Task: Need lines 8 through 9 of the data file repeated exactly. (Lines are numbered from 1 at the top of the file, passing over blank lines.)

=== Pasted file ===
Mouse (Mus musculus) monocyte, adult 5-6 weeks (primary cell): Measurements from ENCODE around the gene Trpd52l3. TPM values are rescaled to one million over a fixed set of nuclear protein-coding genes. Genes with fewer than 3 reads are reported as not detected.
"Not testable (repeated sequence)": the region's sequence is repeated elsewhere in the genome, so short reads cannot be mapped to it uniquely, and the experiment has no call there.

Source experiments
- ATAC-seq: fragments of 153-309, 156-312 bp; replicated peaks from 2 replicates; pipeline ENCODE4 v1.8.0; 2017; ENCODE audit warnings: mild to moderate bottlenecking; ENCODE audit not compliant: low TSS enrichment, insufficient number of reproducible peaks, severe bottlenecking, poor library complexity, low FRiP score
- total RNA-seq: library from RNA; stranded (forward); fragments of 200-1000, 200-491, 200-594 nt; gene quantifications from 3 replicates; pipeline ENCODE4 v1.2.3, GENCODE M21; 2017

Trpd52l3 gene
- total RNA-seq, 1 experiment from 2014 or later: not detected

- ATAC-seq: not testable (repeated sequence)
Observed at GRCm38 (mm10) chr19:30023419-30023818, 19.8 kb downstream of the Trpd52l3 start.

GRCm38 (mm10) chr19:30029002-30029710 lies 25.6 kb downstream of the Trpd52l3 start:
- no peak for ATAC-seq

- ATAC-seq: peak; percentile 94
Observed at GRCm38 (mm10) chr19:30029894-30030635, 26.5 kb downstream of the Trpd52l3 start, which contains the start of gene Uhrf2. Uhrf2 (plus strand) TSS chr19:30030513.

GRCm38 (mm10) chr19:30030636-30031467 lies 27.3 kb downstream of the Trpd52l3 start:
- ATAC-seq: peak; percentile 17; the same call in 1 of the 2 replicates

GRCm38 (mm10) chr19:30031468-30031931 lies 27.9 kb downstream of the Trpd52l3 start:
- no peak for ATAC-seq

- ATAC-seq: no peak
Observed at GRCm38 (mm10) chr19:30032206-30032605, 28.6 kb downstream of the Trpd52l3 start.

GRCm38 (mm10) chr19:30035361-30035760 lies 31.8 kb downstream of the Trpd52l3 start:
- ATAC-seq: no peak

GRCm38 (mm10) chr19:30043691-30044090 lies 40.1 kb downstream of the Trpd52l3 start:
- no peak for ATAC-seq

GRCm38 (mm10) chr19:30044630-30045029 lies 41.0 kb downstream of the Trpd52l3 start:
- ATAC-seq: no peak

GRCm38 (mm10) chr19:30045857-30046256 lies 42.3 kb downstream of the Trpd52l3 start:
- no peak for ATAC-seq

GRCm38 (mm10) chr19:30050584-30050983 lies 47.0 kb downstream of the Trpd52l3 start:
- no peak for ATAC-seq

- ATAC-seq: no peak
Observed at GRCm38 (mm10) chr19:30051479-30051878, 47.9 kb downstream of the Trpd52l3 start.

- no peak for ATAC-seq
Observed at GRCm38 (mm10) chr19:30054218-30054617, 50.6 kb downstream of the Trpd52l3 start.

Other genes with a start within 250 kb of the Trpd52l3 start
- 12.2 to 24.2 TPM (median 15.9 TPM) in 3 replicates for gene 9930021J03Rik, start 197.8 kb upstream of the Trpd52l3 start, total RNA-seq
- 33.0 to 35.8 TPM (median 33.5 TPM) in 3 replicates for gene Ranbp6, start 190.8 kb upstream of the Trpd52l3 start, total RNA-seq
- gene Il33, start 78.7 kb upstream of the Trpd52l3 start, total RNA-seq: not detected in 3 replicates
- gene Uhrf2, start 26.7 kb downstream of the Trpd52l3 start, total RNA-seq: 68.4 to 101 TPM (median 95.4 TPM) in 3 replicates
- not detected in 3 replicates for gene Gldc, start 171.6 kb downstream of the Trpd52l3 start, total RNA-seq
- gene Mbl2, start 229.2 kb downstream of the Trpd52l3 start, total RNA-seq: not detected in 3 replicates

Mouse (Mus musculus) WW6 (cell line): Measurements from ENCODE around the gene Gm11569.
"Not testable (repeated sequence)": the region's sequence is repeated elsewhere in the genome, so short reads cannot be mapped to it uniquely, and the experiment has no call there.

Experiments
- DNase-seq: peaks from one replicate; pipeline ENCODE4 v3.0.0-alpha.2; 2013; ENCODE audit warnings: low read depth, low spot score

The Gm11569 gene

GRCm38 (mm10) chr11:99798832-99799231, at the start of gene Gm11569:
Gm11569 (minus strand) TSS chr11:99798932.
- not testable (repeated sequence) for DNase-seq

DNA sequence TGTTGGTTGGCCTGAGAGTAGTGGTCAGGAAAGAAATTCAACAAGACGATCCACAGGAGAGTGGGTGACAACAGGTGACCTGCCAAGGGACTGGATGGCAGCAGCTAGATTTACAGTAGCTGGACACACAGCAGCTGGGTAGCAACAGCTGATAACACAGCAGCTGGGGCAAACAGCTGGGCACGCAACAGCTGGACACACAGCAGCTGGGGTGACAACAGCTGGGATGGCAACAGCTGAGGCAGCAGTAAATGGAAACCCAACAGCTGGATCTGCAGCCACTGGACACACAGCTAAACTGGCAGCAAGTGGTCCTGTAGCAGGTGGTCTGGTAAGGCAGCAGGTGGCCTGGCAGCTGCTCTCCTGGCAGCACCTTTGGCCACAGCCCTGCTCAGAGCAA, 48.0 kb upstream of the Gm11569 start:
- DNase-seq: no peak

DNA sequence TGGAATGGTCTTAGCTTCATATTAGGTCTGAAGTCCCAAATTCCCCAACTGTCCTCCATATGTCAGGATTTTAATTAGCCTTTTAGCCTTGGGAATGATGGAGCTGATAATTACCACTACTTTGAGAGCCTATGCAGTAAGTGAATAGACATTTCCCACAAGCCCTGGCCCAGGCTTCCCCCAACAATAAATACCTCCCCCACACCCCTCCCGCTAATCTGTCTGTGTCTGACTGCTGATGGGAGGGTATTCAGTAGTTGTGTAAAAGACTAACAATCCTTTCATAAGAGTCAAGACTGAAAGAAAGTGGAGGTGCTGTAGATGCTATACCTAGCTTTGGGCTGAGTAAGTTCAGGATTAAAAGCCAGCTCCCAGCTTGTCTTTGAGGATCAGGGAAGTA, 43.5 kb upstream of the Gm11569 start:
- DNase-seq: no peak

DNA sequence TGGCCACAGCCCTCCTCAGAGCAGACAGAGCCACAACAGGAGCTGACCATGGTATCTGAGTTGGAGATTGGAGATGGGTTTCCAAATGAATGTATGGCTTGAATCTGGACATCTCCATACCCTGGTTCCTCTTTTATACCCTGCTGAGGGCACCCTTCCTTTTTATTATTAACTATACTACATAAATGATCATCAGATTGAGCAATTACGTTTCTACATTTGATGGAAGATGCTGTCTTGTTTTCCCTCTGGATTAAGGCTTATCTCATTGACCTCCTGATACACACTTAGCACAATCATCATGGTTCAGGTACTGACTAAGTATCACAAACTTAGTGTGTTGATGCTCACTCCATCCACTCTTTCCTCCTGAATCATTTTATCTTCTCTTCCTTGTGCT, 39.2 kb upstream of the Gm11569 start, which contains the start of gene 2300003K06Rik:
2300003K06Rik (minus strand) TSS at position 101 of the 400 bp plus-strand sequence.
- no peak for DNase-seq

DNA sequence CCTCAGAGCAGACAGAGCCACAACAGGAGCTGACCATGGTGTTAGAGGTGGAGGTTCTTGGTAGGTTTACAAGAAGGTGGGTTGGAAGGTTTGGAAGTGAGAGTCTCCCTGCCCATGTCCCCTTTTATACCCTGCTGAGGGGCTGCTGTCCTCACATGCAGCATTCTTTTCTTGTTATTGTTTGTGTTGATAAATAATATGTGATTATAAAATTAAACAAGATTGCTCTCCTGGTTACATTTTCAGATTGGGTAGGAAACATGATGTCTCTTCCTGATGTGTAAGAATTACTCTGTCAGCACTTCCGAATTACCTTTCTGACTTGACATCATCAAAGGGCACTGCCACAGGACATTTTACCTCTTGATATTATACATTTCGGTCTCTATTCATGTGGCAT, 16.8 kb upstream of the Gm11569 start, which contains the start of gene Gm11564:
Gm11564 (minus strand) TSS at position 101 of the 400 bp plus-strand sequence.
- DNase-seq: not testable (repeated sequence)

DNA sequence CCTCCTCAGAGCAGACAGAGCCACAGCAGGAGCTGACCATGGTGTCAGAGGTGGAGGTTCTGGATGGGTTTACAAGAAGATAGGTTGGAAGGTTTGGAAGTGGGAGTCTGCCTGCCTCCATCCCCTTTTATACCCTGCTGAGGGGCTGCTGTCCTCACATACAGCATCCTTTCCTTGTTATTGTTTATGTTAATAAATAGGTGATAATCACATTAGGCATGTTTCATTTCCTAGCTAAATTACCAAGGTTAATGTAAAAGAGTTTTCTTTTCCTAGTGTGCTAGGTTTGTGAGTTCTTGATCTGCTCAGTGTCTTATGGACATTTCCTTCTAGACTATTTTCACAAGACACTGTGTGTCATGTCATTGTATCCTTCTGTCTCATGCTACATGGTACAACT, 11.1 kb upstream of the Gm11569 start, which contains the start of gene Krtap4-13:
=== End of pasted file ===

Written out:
- ATAC-seq: not testable (repeated sequence)
Observed at GRCm38 (mm10) chr19:30023419-30023818, 19.8 kb downstream of the Trpd52l3 start.